|This is more formal than my current arrangement of logs.|
In a Creation garden, 99% of what happens is built into the engineering of every plant and creature, the weather, and even the rocks. That is also true in the formal man-made garden, but the hard-working humans often do not realize it. The ultra-neat chemical gardeners destroy much of the natural life by using chemical fertilizers and insecticides.
Trees are being trimmed, and wood treasures are being placed at the curb to be taken away. I also grabbed a few tree trunk sections to use as bird perches and informal chairs. The end of the main rose garden will be logs, end to end.
Our helper and I carried logs from across the street so robins would have watch-towers for their insect and worm hunts. I am more concerned about stubs sticking into the air than neatness. Later we will put cardboard under them to make them a little neater.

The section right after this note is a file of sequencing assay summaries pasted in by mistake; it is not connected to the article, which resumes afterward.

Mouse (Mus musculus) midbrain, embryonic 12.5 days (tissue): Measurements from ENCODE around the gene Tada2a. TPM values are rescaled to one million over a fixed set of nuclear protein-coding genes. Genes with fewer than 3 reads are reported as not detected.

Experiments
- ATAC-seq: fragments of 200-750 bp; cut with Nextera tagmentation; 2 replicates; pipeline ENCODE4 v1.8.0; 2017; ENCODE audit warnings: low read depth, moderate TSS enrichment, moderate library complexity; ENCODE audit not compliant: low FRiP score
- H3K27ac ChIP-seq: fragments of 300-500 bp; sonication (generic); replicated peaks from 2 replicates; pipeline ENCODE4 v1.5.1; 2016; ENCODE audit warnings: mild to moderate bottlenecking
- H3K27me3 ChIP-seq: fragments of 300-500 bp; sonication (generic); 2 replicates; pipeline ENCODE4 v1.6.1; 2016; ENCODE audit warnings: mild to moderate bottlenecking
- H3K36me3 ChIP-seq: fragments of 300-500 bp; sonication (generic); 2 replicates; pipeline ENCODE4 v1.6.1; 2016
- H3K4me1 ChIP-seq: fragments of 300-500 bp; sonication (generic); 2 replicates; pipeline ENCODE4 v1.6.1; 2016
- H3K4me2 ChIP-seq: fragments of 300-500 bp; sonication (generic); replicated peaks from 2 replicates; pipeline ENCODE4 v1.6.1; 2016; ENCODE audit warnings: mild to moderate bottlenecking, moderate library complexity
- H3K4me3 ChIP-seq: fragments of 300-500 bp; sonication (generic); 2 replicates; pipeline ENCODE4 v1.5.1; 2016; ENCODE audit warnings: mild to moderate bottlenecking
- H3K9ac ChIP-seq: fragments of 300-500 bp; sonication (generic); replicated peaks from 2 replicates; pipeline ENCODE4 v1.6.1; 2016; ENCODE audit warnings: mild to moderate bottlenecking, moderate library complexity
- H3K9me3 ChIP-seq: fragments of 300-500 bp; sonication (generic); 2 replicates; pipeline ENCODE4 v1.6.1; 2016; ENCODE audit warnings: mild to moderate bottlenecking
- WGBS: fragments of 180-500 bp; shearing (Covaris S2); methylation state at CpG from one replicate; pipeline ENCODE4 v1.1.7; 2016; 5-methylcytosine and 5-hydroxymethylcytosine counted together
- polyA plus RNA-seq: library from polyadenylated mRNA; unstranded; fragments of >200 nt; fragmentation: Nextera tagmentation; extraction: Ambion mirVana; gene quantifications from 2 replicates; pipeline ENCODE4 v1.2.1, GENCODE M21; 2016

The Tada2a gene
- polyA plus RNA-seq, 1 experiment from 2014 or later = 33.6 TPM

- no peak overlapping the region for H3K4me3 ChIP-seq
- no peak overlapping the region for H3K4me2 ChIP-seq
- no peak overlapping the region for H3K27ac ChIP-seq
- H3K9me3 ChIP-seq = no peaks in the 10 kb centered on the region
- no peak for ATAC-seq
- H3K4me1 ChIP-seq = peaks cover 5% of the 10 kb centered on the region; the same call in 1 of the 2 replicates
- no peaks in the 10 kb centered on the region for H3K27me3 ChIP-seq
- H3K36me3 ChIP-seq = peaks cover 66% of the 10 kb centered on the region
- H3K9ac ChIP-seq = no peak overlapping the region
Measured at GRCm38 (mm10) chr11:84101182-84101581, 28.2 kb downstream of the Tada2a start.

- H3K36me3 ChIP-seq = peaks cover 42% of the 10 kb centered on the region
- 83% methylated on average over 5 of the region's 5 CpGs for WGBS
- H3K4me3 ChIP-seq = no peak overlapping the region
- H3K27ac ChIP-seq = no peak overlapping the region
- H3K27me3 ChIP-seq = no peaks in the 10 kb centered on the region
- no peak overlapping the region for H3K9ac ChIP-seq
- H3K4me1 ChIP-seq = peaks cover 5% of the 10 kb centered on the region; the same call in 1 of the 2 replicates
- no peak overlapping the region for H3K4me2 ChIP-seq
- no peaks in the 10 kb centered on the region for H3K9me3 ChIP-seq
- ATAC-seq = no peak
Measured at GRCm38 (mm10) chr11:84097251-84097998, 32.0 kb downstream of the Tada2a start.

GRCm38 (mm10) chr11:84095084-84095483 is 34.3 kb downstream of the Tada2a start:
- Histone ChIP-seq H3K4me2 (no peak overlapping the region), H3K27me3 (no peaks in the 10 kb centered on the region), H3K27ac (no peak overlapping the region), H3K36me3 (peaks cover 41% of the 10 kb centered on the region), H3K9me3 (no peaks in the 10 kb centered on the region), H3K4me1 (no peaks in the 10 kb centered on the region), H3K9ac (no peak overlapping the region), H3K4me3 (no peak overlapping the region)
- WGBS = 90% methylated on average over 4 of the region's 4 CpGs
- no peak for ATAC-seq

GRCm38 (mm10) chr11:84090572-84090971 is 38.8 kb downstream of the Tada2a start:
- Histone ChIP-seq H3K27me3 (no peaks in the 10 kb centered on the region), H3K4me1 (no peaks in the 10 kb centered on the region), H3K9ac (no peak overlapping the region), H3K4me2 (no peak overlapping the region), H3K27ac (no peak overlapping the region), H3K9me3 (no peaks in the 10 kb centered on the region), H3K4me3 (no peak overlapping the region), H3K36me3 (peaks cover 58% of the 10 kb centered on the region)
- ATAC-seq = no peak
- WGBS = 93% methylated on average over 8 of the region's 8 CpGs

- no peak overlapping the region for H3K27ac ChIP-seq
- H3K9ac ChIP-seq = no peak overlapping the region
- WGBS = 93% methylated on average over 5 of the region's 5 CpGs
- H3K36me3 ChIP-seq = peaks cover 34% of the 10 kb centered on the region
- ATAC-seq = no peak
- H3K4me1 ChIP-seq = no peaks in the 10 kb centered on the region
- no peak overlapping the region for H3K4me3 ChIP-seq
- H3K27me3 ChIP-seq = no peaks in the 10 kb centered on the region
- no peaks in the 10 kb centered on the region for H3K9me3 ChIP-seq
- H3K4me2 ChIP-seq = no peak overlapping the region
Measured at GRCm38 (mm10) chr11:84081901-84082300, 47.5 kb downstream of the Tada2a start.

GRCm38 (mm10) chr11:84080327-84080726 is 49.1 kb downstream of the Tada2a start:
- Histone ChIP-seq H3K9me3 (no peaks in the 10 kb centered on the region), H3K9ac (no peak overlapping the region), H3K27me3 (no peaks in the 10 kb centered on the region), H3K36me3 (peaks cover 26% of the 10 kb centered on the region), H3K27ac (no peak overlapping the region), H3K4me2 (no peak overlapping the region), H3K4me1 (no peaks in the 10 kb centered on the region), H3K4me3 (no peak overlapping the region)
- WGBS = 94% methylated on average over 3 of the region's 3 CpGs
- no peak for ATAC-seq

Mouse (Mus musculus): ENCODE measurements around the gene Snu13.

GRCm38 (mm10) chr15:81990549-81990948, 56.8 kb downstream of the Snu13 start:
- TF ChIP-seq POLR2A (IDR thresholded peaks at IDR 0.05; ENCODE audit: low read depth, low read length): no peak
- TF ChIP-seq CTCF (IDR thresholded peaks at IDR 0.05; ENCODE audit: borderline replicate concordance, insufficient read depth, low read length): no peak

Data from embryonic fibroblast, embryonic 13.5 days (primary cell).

When I drove back from the store with Mrs. I, a robin was on the top of his perch and pouncing on meals. I said, "That just what I wanted!"
A few trunks can make a short border or a circle around the feeders or informal seating. Our helper's son used a trunk to sit on while he filled the big bird-bath.
What happens when a log or trunk section is placed on the ground?
- Shade and trapped moisture gives the soil creatures underneath a place for shelter and food. Beneath is really a miniature compost area, with earthworms, sowbugs, pillbugs, centipedes, millipedes, slugs, mites, bacteria, and protozoa enjoying the bounty of food and damp conditions of rot.
- Fungi begin to dissolve the wood into plant food, which they deliver to roots through their tube system.
- Spiders build webs because they know insect activity will increase.
- Toads use the log for shelter and enjoy the extra food there.
- Birds perch on top to sun themselves and preen their feathers after a bath.
- Insects use quiet places to warm up and dry out after hatching.
Given all that activity, wouldn't want some trunks in your gardening area? I think so.